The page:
Five thousand years of history and it comes to this. Jews around the country and world are rich or poor and dying out. The religion is going to pot. Everyone eating bread at Passover, Seder is an excuse to over eat. Yom Kippur is now a twenty-five hour build up to a feast. I've eaten too much. It's cold. The soup is cold. The soup is too spicy. It's dry. I feel bloated. This filet of beef had been sitting too long. Why did you fill up the wine glass to the top? Tradition? What a waste, the waiter took my plate whilst I was getting more to eat from the buffet. What do they do with all that buffet food at the end of the meal? They don’t serve it for lunch the next day? They do?! How awful. One day old dry food. I can’t wait to get back home and get on a diet. Yes, I dieted before I came. I wanted to fit into that dress. Yes, the gold one with the long hem.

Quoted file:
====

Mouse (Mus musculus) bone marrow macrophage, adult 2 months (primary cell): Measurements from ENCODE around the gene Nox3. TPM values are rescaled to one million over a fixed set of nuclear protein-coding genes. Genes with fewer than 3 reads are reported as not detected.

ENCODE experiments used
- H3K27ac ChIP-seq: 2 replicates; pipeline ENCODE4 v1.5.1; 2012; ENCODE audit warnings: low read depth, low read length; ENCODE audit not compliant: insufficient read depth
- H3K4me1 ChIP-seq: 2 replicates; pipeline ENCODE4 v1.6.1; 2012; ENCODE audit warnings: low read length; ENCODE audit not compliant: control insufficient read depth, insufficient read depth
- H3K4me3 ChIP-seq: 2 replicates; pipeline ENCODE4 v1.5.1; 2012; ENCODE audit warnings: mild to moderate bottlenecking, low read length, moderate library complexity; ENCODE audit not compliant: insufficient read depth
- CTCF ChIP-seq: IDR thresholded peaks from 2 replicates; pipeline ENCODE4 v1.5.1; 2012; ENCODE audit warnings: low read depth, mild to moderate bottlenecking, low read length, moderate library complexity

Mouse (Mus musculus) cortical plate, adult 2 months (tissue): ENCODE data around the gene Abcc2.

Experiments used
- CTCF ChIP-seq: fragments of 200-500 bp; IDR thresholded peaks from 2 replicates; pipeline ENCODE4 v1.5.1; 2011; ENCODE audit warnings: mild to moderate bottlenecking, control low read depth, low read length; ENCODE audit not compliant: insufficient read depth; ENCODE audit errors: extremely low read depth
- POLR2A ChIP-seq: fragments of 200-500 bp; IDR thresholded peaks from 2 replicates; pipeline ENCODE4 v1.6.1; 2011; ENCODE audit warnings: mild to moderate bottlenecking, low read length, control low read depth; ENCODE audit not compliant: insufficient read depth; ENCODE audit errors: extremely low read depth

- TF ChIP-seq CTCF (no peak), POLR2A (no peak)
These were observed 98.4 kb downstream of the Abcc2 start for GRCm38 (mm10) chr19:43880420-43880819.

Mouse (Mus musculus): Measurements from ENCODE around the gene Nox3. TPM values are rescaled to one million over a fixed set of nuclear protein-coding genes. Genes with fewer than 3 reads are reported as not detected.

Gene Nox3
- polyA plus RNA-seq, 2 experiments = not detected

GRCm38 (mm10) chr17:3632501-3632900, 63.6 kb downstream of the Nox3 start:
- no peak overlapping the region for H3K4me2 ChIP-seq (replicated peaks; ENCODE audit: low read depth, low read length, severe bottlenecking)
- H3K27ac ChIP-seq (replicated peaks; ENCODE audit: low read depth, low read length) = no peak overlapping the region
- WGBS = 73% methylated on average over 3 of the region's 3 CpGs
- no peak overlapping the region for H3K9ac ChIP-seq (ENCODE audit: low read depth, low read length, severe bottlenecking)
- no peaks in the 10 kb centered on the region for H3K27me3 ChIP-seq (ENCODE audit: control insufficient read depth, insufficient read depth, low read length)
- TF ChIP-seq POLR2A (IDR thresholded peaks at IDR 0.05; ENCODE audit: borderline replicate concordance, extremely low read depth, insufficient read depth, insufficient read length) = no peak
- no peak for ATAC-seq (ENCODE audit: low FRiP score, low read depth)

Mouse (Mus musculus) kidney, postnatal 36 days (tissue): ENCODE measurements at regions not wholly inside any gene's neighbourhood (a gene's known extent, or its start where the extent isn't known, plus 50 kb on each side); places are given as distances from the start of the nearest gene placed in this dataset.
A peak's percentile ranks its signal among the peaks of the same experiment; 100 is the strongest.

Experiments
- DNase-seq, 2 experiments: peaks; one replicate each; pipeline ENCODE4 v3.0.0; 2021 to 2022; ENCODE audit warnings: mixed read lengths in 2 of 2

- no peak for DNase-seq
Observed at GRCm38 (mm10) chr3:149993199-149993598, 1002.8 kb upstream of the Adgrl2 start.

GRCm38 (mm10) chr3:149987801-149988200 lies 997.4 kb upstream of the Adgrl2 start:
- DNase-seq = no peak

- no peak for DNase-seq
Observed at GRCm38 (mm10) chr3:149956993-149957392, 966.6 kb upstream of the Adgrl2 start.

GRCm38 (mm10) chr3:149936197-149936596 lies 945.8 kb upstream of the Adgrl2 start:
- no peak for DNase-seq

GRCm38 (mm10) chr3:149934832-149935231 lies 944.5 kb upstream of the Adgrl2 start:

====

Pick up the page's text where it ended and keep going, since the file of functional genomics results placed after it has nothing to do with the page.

Meanwhile the sun goes down, Shabbat is a moment away. A few lasting rays hit the Mediterranean Sea; the town quiets down as the east wind continues to blow. That subtle moment between the week ending and the Sabbath beginning. The town has struggled. Everyone has put in an effort for the week. They've been paid. Now to rest. Tel Aviv gasps for a breathe. The Sabbath breathe. You can feel the anticipation in the air. And it's not like Jerusalem. People aren't scurrying around getting ready for a religious Shabbat. Dusting off last week’s Shabbat clothes. Buying a challah and freshly made chopped liver. Rushing to Shul. Praying at the wall as the Amman calls the Muslims to prayer on the original site of the temple.